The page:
A part-time teacher at Simon Fraser University in the editing and publishing program and the Associate Director of Narrative at the Writing Studio at Banff this year, Canadian author Caroline Adderson was in Fernie for Booked Fernie Writers’ Series at the Fernie Heritage Library on March 10.
In an interview with The Free Press Adderson explained how her 2014 novel Ellen in Pieces came to be.
“I read a couple of books that in the title said novel and I thought to myself this is not a novel. These are linked short stories,” said Adderson. “Although they were wonderful books, one was Olive Kitteridge by Elizabeth Strout and the other was A Visit From The Goon Squad by Jennifer Egan. I loved them but my reaction after reading them was, does the publisher think that we are so stupid that we can’t tell the difference between a collection of short stories and a novel? And then I felt quite sad, I thought do publishers not want to admit that they are publishing short stories? Because it’s a form I love and I think that’s what I’m best at.”
Adderson has written four novels, two collections of short stories and 15 children’s books.
Before writing Ellen in Pieces she wondered if it would be possible to write a novel that followed the traditional structure, but have each chapter as a story of its own that would follow the same structure eventually bringing them together to create a novel.
“When I put it all together, of course it didn’t work at all because it was very repetitive so I ended up having to pull a lot of stuff out and shape it,” said Adderson. “But it ended up being quite an interesting structure and I wouldn’t have written it that way if I hadn’t conceived of this idea of writing it.”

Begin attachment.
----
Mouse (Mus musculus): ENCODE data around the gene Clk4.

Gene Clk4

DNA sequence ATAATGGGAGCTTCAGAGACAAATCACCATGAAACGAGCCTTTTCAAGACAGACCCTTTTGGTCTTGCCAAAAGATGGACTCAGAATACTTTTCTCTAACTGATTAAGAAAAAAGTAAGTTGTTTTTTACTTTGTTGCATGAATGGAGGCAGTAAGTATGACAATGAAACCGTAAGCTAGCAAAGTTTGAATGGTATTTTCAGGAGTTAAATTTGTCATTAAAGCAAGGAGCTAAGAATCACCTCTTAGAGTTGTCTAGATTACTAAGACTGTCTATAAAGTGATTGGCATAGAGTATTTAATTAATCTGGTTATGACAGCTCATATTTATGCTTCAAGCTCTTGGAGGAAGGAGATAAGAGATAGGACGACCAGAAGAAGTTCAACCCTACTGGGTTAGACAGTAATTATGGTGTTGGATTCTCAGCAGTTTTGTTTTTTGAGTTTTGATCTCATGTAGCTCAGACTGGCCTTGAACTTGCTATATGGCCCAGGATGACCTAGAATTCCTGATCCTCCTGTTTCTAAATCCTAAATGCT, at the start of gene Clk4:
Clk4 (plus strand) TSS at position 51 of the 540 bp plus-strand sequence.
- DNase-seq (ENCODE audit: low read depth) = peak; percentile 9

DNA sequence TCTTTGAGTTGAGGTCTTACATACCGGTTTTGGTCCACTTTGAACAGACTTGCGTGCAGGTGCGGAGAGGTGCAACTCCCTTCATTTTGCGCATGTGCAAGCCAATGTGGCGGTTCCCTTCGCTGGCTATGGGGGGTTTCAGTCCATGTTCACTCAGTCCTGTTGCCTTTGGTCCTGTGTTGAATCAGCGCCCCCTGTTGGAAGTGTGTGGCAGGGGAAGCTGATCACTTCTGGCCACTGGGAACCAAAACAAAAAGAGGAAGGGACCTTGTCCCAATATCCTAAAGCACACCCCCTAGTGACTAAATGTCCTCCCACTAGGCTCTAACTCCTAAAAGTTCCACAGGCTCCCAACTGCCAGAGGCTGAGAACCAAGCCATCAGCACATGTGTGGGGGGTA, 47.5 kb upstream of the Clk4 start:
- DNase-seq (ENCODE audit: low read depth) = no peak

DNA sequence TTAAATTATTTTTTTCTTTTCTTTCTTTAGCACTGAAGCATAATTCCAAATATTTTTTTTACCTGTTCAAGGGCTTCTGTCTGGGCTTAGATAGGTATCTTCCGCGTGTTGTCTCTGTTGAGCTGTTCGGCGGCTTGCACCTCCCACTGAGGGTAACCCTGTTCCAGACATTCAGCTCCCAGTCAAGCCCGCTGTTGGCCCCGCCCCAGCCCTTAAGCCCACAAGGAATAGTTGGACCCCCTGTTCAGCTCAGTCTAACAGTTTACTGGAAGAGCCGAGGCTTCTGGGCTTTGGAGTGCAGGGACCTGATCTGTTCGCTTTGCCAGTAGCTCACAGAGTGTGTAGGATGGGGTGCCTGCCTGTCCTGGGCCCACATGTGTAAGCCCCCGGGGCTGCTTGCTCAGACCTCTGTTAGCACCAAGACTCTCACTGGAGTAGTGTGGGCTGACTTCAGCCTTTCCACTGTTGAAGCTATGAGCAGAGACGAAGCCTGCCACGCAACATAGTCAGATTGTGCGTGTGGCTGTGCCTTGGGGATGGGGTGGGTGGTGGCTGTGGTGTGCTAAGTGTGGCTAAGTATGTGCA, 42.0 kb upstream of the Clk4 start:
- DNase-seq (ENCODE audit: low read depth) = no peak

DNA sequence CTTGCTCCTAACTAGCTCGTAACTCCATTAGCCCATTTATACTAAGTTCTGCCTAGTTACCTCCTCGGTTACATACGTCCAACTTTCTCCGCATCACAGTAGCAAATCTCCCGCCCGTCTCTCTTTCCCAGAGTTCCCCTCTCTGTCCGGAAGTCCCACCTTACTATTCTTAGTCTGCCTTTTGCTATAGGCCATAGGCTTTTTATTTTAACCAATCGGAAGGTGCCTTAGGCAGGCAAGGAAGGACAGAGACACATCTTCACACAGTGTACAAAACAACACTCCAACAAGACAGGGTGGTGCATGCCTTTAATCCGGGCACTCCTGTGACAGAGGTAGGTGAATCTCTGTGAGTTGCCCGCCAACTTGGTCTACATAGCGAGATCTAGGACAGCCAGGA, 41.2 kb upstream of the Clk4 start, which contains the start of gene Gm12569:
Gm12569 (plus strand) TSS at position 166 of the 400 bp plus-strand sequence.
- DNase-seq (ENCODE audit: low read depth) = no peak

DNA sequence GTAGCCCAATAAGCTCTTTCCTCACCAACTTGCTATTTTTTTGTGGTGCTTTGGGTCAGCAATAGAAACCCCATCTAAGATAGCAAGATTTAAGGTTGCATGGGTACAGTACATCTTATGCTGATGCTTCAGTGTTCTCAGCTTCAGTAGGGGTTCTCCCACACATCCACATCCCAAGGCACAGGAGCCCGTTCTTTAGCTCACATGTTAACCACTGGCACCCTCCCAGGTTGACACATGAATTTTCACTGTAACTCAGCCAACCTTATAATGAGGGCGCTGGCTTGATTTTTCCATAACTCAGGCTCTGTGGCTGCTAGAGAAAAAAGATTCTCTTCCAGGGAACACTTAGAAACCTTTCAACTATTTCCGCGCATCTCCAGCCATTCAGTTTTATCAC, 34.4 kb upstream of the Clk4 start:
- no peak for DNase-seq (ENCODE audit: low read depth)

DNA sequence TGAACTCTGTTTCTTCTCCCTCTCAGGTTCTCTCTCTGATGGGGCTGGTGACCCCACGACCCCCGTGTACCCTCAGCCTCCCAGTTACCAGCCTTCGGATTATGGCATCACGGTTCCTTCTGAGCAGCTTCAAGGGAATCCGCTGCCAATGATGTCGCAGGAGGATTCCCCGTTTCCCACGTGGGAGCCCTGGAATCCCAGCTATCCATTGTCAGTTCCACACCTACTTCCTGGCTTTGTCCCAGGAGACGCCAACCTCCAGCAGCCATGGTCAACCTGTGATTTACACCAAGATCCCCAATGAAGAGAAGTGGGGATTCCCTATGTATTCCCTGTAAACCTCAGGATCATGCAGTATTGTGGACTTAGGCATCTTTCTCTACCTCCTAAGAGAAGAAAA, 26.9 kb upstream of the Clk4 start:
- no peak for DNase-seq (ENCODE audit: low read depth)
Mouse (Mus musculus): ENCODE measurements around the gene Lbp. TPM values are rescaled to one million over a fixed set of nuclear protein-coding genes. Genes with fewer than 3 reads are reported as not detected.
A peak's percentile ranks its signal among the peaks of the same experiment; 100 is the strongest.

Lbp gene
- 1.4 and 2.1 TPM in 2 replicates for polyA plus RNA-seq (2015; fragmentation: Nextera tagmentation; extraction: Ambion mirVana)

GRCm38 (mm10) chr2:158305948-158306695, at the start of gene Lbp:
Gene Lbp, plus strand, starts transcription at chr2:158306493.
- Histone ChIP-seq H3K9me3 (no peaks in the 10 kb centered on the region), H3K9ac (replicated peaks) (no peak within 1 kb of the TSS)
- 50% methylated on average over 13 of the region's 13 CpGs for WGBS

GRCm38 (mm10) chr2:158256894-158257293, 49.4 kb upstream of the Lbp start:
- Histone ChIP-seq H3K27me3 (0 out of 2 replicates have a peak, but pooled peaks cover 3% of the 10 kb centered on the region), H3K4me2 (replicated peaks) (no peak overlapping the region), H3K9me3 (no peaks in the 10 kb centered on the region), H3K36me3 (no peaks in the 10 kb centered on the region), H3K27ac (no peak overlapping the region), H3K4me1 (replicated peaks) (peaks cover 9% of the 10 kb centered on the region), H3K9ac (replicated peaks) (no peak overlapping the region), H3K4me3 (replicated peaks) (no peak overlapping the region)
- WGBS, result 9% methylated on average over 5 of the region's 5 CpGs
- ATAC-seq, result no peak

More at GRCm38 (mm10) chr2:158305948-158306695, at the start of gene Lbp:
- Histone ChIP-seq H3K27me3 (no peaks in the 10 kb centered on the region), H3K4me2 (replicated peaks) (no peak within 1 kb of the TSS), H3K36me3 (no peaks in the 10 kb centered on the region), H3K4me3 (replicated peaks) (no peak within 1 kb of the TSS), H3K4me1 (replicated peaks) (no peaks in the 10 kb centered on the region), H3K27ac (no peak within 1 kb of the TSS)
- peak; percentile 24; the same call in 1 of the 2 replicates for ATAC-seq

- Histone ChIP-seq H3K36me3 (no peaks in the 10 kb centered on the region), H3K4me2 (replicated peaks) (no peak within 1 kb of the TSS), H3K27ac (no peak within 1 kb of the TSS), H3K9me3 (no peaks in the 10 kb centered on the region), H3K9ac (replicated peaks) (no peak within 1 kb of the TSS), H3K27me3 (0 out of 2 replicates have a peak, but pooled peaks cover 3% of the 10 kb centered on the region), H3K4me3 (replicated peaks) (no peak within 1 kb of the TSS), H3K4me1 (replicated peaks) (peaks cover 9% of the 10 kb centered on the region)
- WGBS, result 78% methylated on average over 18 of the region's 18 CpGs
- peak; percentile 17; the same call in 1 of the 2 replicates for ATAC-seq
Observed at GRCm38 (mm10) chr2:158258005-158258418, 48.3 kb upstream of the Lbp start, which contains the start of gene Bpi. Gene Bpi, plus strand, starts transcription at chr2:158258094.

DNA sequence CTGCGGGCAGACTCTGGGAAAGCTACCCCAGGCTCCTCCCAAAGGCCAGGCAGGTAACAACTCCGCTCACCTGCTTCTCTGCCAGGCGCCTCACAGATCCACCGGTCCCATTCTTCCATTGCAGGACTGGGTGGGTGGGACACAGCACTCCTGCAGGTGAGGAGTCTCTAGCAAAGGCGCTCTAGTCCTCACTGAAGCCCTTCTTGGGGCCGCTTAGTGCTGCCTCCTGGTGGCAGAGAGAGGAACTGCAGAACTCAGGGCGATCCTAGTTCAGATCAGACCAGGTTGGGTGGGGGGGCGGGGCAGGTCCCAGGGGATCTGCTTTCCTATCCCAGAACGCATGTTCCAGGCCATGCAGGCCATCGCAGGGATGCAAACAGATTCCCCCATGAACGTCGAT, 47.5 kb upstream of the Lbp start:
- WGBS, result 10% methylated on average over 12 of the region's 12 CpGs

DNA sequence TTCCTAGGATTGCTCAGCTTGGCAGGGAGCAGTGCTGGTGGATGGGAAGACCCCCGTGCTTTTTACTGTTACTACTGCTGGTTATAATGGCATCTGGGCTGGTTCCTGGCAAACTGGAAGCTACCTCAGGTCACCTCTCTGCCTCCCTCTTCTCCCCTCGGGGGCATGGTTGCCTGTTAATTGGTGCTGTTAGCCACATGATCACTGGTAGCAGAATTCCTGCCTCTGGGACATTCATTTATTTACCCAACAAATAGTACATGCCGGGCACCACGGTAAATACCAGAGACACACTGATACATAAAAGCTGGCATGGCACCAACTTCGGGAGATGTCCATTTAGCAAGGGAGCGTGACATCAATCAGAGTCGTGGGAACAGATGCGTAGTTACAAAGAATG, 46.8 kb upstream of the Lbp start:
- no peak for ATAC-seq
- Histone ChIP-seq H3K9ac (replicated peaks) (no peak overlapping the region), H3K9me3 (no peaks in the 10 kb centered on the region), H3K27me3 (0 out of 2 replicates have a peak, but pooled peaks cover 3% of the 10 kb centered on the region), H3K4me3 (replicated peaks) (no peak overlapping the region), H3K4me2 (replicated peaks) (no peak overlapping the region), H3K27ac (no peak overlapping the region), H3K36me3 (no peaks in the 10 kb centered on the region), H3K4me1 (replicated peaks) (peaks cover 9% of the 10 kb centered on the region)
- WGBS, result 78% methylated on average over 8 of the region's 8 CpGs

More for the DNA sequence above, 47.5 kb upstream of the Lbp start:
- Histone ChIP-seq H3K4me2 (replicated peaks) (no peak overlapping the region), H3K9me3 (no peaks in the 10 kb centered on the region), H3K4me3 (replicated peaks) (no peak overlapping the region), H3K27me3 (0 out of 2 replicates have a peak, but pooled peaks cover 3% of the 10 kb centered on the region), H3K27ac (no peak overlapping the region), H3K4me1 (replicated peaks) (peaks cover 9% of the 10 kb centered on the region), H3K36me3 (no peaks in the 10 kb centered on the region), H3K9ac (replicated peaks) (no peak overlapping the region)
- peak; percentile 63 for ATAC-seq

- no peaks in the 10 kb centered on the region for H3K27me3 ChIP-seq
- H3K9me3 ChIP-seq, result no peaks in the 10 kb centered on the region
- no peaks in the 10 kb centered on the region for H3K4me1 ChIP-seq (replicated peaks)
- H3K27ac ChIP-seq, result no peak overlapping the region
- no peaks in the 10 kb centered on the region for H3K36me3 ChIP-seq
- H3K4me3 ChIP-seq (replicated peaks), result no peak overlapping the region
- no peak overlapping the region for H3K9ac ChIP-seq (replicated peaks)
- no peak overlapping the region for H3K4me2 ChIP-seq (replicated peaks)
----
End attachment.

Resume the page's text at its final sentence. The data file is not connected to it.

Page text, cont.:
In university Adderson received a teaching degree and had plans to become a teacher, she had taken a few writing classes out of interest and her professor Andreas Schroeder was very encouraging to her.
He eventually suggested that she apply for a grant, which she received and her first job out of university was working on a collection of short stories. This experience encouraged Adderson to start thinking of writing as a possible career.
Adderson believes her biggest accomplishment is the fact that she has managed to earn a living by writing fiction.
“It’s pretty hard to be a professional writer in Canada, and probably anywhere these days, and not be associated with a university and have some kind of full-time or even part-time continuously paying job,” said Adderson. I have managed to cobble a living together around the writing of fiction.”
Interviewer and fellow author Angie Abdou was thrilled to have Caroline for the last guest of the Booked series season.
“I was really excited to get Caroline,” said Abdou. “She won’t sing her own praises but she has been short-listed for every award there is, the Giller, the Governor General and she is very highly admired amongst writers.
Abdou has been interviewing Canadian authors through the Booked series for the past four years and is gearing up for the release of her fifth novel in September, What Remains.
Loosely based on the graves in Ridgemont, it is a new kind of ghost story.
“I was going to write a typical ghost story but it will be more about the way we are haunted by our ancestors mistakes – environmental and genocidal,” said Abdou. “I’ve been collaborating with the Ktunaxa to get to use their name and their language. That’s been very interesting.”
Abdou’s novel will be the first in the next series of Booked, which starts in September. Following the local author will be Patrick Lane and Lorna Crozier, then Adam Louis Schroeder, followed by Joseph Boyden. The 2017/18 series will conclude with author Esi Edugyan.